Acts 1:2
Until the day in which he was taken up, after that he through the Holy Ghost had given commandments to the apostles whom he had chosen:
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(2) Until the day in which he was taken up.—We notice, as a matter of style, the same periodic structure that we found in the opening of the Gospel, made more conspicuous in the Greek by an arrangement of the words which places “he was taken up” at the close of the sentence. On the word “taken up,” see Note on Luke 9:51.

That he through the Holy Ghost had given commandments.—The words admit of two possible meanings—(1) that he work of “commanding” was left to the Holy Spirit, guiding the spirits of the disciples into all the truth; (2) that in His human nature the Lord Jesus, after, as before, His passion, spoke as one who was “filled with the Holy Ghost” (Luke 4:1), to whom the Father had given the Spirit not by measure (John 3:34). As the Apostles were still waiting for the promised gift, the latter aspect of the words is, we can scarcely doubt, that which was intended by the writer.

1:1-5 Our Lord told the disciples the work they were to do. The apostles met together at Jerusalem; Christ having ordered them not to depart thence, but to wait for the pouring out of the Holy Spirit. This would be a baptism by the Holy Ghost, giving them power to work miracles, and enlightening and sanctifying their souls. This confirms the Divine promise, and encourages us to depend upon it, that we have heard it from Christ; for in Him all the promises of God are yea and amen.Until the day - The 40th day after the resurrection, Acts 1:3. See Luke 24:51.

In which he was taken up - In which he ascended to heaven. He was taken up into a cloud, and is represented as having been borne or carried to heaven, Acts 1:9.

After that ... - This passage has been variously rendered. The Syriac translates it, "After he had given commandment unto the apostles whom he had chosen by the Holy Spirit." So also the Ethiopic version. Others have joined the words "through the Holy Spirit" to the phrase "was taken up," making it mean that he was taken up by the Holy Spirit. But the most natural and correct translation seems to be what is in our King James Version.

Through the Holy Ghost - To understand this, it is necessary to call to mind the promise that Jesus made before his death, that after his departure, the Holy Spirit would descend to be a guide to his apostles. See John 16:7-11, and the notes on that place. It was to be his office to carry forward the work of redemption in applying it to the hearts of people. Whatever was done, therefore, after the death and resurrection of Jesus, was to be regarded as under the unique influence and direction of the Holy Spirit. Even the instructions of Jesus and his commission to the apostles, were to be regarded as coming within the department of the sacred Spirit, or within the province of his unique work. The instructions were given by divine authority, by infallible guidance, and as a part of the work which the Holy Spirit was sent down to accomplish. Under the direction and guidance of that Spirit the apostles were to go forth; by his aid they were to preach the gospel, to organize the church, to establish its order and its doctrines; and hence, the entire work was declared to be by his direction. Though in his larger and more mighty influences the Spirit did not descend until the day of Pentecost (Luke 24:49; compare Acts 2), yet, in some measure, his influence was imparted to the apostles before the ascension of Christ, John 20:22.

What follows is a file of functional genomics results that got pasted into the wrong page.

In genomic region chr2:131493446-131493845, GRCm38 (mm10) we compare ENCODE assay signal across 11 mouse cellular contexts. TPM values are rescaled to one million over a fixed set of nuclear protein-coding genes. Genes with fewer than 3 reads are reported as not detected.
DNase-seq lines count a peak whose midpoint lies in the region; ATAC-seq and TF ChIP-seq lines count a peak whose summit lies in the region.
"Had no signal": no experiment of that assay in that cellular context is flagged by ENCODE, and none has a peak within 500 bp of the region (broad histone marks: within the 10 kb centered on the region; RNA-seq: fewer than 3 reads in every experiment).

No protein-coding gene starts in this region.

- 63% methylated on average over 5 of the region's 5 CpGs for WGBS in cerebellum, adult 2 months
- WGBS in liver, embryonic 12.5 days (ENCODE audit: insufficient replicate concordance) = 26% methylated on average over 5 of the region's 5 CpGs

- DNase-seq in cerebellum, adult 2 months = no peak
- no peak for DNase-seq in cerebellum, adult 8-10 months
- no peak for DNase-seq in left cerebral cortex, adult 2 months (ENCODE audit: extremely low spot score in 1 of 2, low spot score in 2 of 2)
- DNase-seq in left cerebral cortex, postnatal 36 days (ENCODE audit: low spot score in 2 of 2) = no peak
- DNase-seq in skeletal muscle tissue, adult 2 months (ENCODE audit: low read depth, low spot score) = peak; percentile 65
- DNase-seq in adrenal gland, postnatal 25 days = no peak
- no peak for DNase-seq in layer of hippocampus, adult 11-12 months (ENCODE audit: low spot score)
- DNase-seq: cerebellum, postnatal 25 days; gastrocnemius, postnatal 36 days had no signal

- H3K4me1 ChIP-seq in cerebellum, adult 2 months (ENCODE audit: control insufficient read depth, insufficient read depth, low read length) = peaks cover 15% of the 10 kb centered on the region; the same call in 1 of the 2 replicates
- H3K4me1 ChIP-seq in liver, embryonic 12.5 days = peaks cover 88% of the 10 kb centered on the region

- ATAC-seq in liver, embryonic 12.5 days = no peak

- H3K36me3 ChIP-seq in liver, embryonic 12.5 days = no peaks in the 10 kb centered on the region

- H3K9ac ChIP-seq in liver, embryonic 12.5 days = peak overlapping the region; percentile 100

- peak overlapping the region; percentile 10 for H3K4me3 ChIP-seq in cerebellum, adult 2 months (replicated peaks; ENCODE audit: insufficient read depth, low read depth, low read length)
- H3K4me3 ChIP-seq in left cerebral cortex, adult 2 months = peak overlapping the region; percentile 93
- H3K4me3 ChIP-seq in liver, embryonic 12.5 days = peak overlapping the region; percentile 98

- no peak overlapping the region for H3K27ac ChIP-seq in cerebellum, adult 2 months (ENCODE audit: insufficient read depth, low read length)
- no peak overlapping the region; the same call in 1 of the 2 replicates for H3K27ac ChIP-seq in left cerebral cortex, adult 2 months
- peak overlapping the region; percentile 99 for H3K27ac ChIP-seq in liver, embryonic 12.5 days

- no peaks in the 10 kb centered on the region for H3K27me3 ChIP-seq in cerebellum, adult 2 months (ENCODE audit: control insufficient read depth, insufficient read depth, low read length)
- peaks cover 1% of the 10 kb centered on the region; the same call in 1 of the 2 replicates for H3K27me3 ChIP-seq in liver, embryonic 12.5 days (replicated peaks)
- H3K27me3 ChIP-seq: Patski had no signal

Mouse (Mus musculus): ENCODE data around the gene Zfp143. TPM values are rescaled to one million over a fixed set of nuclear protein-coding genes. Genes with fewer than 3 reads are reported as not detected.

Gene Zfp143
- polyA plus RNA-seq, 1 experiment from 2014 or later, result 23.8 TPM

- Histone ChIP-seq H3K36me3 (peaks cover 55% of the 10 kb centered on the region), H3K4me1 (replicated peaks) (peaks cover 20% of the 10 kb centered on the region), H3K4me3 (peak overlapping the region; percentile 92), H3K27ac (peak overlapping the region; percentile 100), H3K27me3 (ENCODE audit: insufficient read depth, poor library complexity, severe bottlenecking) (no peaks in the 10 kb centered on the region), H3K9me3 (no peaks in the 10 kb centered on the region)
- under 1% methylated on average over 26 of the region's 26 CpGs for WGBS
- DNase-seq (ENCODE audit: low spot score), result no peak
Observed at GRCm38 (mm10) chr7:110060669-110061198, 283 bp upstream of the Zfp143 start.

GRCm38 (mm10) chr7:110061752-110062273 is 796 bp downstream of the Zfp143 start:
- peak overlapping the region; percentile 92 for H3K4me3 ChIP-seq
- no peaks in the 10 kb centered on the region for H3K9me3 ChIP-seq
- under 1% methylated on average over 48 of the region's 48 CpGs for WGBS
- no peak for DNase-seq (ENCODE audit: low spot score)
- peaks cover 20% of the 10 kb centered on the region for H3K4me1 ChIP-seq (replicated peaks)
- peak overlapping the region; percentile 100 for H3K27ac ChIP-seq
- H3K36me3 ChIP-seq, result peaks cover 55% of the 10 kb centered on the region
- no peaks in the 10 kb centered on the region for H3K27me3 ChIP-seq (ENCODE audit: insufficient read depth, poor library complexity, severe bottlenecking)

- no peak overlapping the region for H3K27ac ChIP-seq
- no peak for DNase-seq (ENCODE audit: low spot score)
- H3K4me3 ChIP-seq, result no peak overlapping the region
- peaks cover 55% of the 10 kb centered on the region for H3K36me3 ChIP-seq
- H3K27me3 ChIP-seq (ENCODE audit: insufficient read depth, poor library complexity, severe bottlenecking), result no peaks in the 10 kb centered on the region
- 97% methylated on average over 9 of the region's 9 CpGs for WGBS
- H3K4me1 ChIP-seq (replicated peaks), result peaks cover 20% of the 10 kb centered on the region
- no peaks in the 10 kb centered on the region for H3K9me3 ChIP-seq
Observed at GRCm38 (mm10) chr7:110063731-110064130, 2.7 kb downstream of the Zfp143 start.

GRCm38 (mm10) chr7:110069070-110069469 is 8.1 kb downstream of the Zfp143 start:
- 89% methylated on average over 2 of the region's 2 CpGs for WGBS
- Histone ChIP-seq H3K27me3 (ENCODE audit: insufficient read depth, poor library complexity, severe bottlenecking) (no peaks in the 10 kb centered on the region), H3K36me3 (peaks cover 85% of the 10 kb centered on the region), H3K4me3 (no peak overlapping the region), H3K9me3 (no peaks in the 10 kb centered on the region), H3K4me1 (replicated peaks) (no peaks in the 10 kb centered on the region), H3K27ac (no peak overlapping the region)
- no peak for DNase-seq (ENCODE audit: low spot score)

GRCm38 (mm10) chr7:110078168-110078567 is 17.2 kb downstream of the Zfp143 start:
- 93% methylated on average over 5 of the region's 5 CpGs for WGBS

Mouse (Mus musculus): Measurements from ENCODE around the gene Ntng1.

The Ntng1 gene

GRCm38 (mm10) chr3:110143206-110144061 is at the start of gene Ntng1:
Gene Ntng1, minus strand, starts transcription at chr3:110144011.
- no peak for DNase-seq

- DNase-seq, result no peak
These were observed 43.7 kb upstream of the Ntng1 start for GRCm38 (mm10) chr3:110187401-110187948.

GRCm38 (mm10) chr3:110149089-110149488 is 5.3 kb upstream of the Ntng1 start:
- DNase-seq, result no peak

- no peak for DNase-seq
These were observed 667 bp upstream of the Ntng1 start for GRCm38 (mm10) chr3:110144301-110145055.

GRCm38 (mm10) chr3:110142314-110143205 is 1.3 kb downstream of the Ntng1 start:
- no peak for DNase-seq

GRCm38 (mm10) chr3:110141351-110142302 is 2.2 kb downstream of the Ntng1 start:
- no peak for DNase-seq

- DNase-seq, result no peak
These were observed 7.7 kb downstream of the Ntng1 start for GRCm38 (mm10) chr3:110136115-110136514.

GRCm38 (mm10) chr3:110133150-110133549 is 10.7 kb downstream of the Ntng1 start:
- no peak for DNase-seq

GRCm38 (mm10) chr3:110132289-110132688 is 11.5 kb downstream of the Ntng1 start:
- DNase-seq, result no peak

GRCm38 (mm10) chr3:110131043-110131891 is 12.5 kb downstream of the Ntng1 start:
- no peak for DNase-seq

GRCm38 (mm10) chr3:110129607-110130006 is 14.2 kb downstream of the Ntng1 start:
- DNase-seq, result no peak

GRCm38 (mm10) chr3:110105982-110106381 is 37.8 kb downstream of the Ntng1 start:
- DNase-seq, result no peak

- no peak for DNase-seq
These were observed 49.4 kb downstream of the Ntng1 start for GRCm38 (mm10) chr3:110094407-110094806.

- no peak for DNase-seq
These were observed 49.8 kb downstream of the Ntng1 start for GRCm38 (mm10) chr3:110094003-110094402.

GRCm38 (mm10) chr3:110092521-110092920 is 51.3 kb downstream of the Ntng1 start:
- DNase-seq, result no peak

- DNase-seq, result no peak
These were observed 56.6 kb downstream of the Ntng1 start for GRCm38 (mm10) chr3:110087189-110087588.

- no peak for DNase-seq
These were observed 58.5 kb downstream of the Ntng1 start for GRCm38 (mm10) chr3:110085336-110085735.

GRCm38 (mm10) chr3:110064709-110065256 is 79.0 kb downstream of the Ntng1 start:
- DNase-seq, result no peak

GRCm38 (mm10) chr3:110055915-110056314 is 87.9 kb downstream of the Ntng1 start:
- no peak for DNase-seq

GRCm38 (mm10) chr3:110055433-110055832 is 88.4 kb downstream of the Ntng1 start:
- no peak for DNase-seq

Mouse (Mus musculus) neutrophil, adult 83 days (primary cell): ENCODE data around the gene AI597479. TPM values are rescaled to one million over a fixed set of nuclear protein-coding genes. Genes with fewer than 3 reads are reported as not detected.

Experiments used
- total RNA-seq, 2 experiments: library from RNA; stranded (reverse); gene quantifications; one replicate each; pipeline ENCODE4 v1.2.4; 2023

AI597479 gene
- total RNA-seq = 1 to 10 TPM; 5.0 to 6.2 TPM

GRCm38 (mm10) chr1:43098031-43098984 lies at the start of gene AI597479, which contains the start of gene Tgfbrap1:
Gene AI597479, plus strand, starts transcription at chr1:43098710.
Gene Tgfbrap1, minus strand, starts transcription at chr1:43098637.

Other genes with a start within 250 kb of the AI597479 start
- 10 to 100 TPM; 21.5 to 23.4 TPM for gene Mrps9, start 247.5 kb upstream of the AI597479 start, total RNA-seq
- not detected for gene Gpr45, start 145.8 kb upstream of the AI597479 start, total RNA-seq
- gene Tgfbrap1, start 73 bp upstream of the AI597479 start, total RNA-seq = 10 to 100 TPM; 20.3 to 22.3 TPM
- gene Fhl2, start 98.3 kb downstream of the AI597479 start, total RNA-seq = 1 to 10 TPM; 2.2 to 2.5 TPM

Had given commandments - Particularly the command to preach the gospel to all nations, Matthew 28:19; Mark 16:15-19. It may be worthy of remark, that the word "commandments," as a noun in the plural number, does not occur in the original. The single word which is translated, "had given commandments" is a participle, and means simply "having commanded." There is no need, therefore, of supposing that there is reference here to any other command than to that great and glorious injunction to preach the gospel to every creature. That was a command of so much importance as to be worthy of a distinct record, as constituting the sum of all that the Saviour taught them after his resurrection.